Marine treasure hunting has led to the discovery of treasures on the seabed dating back to various unsuccessful voyages over the centuries. Some of these discoveries have made exciting revelations of the history and heritage of various voyagers and historical events. The Black Swan Project is one such discovery that has led to the recovery of the wreck of Nuestra Señora de las Mercedes that capsized during the Battle of Cape Santa Maria.
The Odyssey Marine Exploration, a Florida based company, conducted the Black Swan Project. The project led to the discovery of gold and silver coins weighing an estimated 17 tons. The coins were recovered from the wreck of a Spanish frigate ship, which sank in 1804 off the Portuguese coast. The ship, Nuestra Señora de las Mercedes, had in its cargo gold, silver, cinnamon, and quinoa from Uruguay to Spain. The British navy intercepted the ship, which led to an armed confrontation between the ship and the British navy task force. A shot on the ship's magazine led to the sinking. Odyssey made a legal claim of their treasure in a US court in April 2007. The claim was made public in May the same year prompting a five-year legal battle between the privately owned Odyssey and the Spanish government.
The Black Swan Project led to the recovery of the richest shipwreck treasure in the history of marine treasure hunting. The treasure retrieved consisted of gold and silver coins, worked gold and artifacts. The coins initially it was believed to be from the 17th-century ship, Merchant Royal; however, after examining by a rare coins expert it was dated to the early 19th century. The treasure cost the Odyssey Marine Exploration Company about $2.6million to cover retrieval, transport, storage and conservation costs.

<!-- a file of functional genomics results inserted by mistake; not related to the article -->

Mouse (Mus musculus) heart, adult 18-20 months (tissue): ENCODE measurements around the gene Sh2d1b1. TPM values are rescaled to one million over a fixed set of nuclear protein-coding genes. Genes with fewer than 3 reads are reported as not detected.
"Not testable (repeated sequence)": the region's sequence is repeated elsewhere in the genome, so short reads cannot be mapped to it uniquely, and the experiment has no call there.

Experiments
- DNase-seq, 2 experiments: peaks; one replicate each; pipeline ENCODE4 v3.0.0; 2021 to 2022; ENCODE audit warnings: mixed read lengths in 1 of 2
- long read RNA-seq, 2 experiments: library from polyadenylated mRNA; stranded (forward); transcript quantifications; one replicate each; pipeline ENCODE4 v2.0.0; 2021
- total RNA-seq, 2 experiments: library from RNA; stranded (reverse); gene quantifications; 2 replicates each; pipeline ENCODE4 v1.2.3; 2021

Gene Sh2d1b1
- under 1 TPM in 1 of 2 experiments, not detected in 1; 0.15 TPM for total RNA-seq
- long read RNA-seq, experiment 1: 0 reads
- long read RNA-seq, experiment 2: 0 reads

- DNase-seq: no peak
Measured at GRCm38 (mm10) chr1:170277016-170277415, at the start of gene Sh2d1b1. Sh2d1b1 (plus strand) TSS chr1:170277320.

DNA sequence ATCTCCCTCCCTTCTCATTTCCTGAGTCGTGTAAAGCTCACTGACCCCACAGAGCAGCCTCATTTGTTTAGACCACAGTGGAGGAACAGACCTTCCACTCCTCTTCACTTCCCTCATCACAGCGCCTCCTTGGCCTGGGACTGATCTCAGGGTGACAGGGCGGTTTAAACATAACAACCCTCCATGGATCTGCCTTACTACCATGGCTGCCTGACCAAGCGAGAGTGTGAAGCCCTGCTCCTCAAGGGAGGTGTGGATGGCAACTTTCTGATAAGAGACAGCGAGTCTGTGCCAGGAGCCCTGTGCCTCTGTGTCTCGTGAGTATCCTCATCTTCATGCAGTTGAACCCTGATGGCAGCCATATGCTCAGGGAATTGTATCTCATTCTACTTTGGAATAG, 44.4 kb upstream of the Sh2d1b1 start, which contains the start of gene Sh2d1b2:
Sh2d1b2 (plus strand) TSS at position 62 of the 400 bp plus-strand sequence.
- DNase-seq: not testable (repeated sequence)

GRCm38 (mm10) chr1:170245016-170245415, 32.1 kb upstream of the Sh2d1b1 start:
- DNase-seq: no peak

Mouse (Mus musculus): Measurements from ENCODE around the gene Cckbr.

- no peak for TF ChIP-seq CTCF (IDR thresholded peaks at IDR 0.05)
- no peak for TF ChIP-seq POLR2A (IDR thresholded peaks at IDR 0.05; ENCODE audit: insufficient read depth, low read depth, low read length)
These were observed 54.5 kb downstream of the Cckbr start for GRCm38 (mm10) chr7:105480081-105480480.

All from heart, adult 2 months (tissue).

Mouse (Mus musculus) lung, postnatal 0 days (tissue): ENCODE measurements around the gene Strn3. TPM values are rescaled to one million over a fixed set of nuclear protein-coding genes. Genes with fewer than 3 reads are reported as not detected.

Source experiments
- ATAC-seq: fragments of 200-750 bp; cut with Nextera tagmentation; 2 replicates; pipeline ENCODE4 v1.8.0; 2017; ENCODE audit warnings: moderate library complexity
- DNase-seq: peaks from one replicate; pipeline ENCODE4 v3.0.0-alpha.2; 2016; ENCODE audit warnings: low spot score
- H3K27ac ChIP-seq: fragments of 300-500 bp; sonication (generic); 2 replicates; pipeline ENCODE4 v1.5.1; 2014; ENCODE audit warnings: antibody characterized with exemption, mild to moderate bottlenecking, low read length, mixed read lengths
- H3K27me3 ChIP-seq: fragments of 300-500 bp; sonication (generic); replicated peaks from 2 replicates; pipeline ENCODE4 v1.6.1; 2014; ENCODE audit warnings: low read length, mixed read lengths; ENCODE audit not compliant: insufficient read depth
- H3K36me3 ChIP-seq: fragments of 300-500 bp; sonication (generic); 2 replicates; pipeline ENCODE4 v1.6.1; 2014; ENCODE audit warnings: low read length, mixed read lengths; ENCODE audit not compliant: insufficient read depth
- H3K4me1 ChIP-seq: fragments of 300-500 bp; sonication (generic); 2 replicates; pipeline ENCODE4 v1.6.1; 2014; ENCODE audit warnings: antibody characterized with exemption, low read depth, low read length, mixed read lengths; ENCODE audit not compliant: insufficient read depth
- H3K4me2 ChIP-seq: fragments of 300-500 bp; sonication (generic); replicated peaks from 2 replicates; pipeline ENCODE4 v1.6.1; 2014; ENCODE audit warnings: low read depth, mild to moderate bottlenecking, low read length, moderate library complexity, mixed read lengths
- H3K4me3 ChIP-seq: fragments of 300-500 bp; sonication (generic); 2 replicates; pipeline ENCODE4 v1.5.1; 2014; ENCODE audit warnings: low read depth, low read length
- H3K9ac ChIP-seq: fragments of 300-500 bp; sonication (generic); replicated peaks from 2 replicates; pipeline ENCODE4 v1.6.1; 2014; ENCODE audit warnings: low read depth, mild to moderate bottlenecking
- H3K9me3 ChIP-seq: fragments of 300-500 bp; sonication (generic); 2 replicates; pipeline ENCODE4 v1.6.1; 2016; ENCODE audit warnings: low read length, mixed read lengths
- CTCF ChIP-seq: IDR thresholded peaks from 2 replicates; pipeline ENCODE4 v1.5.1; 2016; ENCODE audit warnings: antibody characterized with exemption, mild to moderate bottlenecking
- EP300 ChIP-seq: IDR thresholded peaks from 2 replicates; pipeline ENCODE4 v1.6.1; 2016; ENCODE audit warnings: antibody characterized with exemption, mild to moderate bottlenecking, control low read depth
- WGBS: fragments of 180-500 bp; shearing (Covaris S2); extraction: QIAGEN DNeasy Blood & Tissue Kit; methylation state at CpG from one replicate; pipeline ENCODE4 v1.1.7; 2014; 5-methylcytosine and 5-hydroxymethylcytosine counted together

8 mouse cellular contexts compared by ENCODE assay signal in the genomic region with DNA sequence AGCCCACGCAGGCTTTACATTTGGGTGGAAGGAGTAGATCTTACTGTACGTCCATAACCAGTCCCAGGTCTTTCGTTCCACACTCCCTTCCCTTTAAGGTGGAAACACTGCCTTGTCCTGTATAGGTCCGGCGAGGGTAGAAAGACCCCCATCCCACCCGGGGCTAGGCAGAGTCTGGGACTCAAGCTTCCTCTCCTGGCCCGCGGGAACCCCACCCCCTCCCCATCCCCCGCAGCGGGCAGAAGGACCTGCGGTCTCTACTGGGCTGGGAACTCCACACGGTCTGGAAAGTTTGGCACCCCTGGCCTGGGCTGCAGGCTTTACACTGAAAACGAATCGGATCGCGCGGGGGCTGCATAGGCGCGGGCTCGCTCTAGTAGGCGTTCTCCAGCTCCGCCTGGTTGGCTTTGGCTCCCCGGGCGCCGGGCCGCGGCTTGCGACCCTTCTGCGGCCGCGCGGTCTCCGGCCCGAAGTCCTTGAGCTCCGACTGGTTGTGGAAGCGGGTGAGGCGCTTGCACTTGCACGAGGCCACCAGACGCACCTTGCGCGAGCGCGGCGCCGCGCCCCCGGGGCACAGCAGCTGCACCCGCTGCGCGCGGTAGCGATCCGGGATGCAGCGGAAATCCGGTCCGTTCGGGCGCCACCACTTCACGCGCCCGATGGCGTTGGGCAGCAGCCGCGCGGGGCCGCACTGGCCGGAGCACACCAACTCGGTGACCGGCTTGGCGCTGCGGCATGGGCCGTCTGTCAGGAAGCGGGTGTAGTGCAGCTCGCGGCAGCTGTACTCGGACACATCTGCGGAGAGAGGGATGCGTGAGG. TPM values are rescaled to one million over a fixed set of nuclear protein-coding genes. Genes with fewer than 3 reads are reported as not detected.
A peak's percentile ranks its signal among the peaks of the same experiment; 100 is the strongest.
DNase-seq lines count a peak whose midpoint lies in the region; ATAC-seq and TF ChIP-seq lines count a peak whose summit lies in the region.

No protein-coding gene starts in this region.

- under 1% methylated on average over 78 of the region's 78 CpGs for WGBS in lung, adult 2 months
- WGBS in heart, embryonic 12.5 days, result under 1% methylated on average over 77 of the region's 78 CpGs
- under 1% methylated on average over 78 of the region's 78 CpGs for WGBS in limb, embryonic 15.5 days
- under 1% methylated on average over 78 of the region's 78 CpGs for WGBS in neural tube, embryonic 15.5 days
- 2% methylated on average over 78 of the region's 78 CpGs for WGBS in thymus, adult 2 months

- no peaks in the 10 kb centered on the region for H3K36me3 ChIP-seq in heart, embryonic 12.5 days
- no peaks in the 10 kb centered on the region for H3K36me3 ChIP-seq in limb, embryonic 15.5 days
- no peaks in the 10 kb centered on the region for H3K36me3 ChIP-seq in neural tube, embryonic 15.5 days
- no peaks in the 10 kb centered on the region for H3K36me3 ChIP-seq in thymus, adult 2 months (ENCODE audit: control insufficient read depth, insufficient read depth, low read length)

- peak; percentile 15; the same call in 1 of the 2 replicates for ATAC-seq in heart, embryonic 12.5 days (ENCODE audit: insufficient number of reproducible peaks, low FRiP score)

The discovery of the shipwreck on the Atlantic seabed led to controversies between the Spanish government and the exploration company. The failure by Odyssey to disclose the exact location of the shipwreck as well as the name of the ship led to the suspicion by the Spanish government. However, the Odyssey claimed to have recovered the wreck from international waters. In 2009, a federal judge declared that the wreck was that of the Nuestra Senora de Las Mercedes thud, Odyssey lost the case to Spain. The Peruvian government also made a claim on a share of the treasure since the coins were minted in Lima. However, the claim was dismissed since Peru was a part of the Spanish territory in 1804 when the ship capsized.
Soon after the discovery of the treasure on the sea of the Atlantic and its shipment to a secure location in Florida, the Spanish government sued the exploration company claiming that the treasure as Spain’s property. The legal battle lasted for five years in the US courts until its resolution five years later in February 2012. The Spanish government won the case and was paid an additional $1million for abusive litigation and bad faith by Odyssey. The treasure, including coins and other golden and silver artifacts was shipped back to Spain and distributed in various public museums as a display of Spanish heritage.